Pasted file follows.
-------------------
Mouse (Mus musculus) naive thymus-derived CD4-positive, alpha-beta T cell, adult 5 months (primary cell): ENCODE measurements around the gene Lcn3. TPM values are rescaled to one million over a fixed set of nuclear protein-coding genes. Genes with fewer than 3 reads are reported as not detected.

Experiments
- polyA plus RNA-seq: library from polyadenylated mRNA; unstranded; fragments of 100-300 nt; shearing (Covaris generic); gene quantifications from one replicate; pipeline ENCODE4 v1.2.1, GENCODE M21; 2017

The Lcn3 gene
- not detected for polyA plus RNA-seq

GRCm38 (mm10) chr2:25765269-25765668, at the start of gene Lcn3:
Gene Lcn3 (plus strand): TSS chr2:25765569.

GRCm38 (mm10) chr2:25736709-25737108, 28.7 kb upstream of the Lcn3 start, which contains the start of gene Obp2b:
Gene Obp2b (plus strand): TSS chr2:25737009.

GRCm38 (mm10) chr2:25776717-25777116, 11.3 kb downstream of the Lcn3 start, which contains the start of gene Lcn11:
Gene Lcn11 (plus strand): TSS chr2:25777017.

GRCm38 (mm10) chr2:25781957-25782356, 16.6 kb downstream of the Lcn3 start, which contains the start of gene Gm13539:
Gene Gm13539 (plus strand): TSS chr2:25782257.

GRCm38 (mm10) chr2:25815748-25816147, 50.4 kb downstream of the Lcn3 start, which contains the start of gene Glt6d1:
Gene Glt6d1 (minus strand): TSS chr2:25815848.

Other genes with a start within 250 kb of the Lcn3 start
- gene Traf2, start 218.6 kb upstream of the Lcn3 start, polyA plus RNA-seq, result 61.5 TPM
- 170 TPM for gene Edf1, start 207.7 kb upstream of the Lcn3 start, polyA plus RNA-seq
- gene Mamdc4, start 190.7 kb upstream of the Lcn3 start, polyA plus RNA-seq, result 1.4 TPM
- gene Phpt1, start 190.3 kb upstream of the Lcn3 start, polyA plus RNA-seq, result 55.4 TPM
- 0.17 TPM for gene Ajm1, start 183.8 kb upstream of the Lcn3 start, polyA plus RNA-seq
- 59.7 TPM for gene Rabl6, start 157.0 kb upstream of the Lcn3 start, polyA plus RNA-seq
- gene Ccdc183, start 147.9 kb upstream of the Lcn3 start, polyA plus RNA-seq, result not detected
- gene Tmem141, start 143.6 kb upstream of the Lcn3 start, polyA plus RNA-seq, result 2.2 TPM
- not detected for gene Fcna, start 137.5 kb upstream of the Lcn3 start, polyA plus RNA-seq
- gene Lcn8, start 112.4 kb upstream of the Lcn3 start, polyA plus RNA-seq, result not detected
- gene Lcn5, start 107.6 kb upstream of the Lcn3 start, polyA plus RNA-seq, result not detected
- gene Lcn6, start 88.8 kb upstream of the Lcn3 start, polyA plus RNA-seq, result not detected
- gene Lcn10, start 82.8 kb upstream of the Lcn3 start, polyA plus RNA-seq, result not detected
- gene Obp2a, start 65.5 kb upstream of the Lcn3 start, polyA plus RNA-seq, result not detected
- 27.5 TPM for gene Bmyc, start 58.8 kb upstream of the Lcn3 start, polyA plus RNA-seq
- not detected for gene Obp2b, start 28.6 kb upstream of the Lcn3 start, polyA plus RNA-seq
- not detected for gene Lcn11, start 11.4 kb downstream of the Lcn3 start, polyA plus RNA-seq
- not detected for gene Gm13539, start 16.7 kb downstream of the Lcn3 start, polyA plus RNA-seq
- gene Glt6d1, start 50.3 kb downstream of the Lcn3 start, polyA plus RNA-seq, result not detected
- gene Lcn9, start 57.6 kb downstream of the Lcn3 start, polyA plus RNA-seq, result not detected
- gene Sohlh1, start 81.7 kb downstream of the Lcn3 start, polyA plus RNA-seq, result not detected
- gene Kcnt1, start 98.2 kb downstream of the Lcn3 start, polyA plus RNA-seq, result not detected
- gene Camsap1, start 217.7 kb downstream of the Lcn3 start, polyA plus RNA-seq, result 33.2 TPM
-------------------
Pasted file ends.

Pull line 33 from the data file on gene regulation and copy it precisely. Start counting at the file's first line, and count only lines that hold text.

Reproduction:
- not detected for gene Lcn11, start 11.4 kb downstream of the Lcn3 start, polyA plus RNA-seq